Did your family cook when you were a child? Absolutely. My mom is an excellent cook, both grandmothers were excellent cooks, my grandfather was a butcher. My great-grandmother was straight-off-the-boat Polish. My mom was smart enough to realize she wasn't going to be around forever, so she invited my grandmother over for a week and she literally said, cook everything. She wrote down all the recipes. I vividly remember that week of my childhood. Even as a kid, I knew how cool and special that was.
How old were you when you started cooking? I can't remember a time when I didn't want to be in the kitchen. My kindergarten teacher still comes in here, and she swears up and down I talked of cooking in kindergarten.
First cooking job? My first paid cooking job was at a now-defunct banquet hall off of Manchester Road. It was a wonderful experience, but I wouldn't say it was fine dining. It was one of those things where I was hired as a dishwasher and somebody called in sick, like, "Kid, come over here and help out." My parents had to forge a worker's permit to even get me there. I couldn't have been more than 12 or 13 when I was cooking for a paycheck.
Did you attend culinary school or college? I went to Johnson & Wales. At the time, there was a campus located in Charleston, South Carolina, and that's where I went.
What do you eat? I have three kids, and they're young, and this requires a lot of my hours. And kids are very expensive. So I don't get to take them on these wonderful experiences around the world like I dream and hope one day I will be able to afford them. For now, what we do, minimum of twice a month; we'll pick a place on the globe, and we'll go there. We'll cook the food. We eat as ethnic as possible and as weird and obscure, so we can turn our kids on to wonderful food and try to make them well-rounded.
What do you cook at home? The older I get, the fatter I get, so we're trying to eat healthier around the house, and there's that responsibility you have to get your kids. If we're eating fatty food one night with this Polish cuisine because we're going to Poland, we need to balance it out the next with greens.
What are your three favorite restaurants in St. Louis (besides your own!)? It's one of those things depending on what I want to do. If I want to have Italian, I've never had a bad experience at Trattoria Marcella. It's cliché to say all the big names, but there's a reason why they're the big names. Niche is phenomenal. Gerard's is tremendous Italian.
The local chef who most impresses you? My wife. I'm not just scoring points. She has zero training. [Chefs] are dicks. We're hateful, horrible people. There's no reason to be cocky. My wife's like, "It's just food." She'll go to the grocery store, and she's so humbled by her talents. And I'll come home and look in the refrigerator, and I'm like, "This is better than what half of St. Louis is serving tonight, and it's cold and leftover."
Your favorite restaurant elsewhere? Carolina Inn, in Chapel Hill, North Carolina.
Your favorite food city? Chicago. I still think it has the Midwest value, and you don't get that New York pretentiousness.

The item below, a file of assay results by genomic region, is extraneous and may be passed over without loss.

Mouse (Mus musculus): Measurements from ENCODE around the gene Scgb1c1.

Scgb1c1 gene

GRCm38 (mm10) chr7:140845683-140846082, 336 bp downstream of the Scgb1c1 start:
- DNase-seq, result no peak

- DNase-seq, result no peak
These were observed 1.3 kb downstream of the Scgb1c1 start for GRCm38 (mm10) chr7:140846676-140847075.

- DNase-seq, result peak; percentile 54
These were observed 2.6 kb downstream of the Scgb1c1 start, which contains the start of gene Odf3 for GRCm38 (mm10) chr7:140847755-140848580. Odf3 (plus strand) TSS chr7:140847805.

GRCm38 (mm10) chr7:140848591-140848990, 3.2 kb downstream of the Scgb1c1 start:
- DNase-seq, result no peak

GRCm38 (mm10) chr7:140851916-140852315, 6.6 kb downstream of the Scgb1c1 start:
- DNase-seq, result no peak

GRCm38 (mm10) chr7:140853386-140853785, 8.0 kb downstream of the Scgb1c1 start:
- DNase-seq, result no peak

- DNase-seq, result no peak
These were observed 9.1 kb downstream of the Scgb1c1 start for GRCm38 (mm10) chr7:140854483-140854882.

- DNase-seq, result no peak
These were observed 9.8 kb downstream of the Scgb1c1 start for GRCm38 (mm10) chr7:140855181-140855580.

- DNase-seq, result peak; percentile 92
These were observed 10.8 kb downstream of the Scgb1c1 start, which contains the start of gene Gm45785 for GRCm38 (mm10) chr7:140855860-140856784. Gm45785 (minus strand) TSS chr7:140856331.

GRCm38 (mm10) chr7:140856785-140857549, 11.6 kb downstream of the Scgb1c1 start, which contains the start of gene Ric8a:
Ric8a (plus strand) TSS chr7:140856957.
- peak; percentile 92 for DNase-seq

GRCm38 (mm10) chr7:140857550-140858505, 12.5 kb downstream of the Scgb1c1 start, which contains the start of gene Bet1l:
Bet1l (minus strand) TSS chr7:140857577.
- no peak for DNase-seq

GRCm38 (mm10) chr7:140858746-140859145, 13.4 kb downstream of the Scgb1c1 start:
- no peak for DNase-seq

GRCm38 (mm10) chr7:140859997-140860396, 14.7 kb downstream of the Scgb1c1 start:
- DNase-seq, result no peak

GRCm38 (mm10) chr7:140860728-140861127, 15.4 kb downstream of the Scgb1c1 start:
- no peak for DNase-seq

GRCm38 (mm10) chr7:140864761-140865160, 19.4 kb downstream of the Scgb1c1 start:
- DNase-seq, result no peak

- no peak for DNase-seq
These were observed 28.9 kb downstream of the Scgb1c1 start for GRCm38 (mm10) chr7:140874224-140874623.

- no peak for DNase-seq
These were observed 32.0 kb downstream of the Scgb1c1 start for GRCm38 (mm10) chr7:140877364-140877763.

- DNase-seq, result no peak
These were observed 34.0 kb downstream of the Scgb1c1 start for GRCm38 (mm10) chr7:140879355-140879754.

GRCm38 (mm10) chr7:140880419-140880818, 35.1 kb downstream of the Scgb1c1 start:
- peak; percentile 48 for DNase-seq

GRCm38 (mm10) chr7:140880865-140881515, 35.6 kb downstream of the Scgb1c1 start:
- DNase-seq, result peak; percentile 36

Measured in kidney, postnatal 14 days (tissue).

Favorite recent food find? Mock me if you must because this is a trend, but I love coconut water.
Most essential ingredient in your kitchen? Salt and pepper.
Favorite local food find, and where do you get it? Just finding a good butcher.
Five words to describe your food. Simple. Clean. Approachable. Delicious. Warming.
One food you dislike. Mushrooms.
A food you can't live without. Let's go with something fun like popcorn. I love popcorn.
An ingredient never allowed in your kitchen. Liquid smoke. It is a shortcut, a cheat. It's lame and pathetic.
Culinarily speaking, St. Louis needs more... Open-minded diners. See how I did that? I turned it away from the restaurants.
Best tip for home cooks. Experiment. There was a time in college with ... No, I'm just kidding. All the time we're experimenting and falling on our face. You look in our kitchen, and we're all happy and overweight because we're constantly trying stuff.
Favorite after-work hangout. Home.
Favorite kitchen tool. Robot coupe products. What's next for you? Dinner service.
What inspires you? Our guests.
Chefs who inspire you. I'm going to keep my answer generic and say anyone who is humbled by their success, humbled by their talents and realizes it's not about them: it's about the guests.
Favorite cookbooks? The French Laundry Cookbook, The Greek Cookbook and The Dirty Rotten Italian Cookbook. The latter two are collections from parishioners from different church cook books that I picked up along the way.
Proudest professional moment? Being part of something like Eleven Eleven and Vin de Set and being here eight years later. Opening a restaurant is easy, it's a lot of hours, but the fact that we're still here... I'm extremely proud of the people I work alongside. This is a lot of fun. I'm very proud of what we've accomplished.
Favorite music to have in the kitchen? Johnny Cash. "A Boy Named Sue" because I almost named my son Sue. Named him Cash instead.
What's on your pizza? Tomatoes and anchovies.
What's in your omelet? Avocado, tomato, cheddar cheese. I am trying to eat healthier, so it's an egg-white omelet.
What are you drinking? Hendrick's martini.
What's the most surprising food you've eaten? Tongue freaks me out.
What's the most difficult lesson you've learned in this business? I am devastated when a guest is not happy here, and the most difficult thing for me to learn was that everyone is entitled to their opinion. I'm not going to make everyone happy.
When did you know the chef's life was for you? I think I've always known. A friend of mine who was in this industry, and I quote him all the time, said: "I wouldn't wish it upon my worst enemy, but I wouldn't change it for the world."
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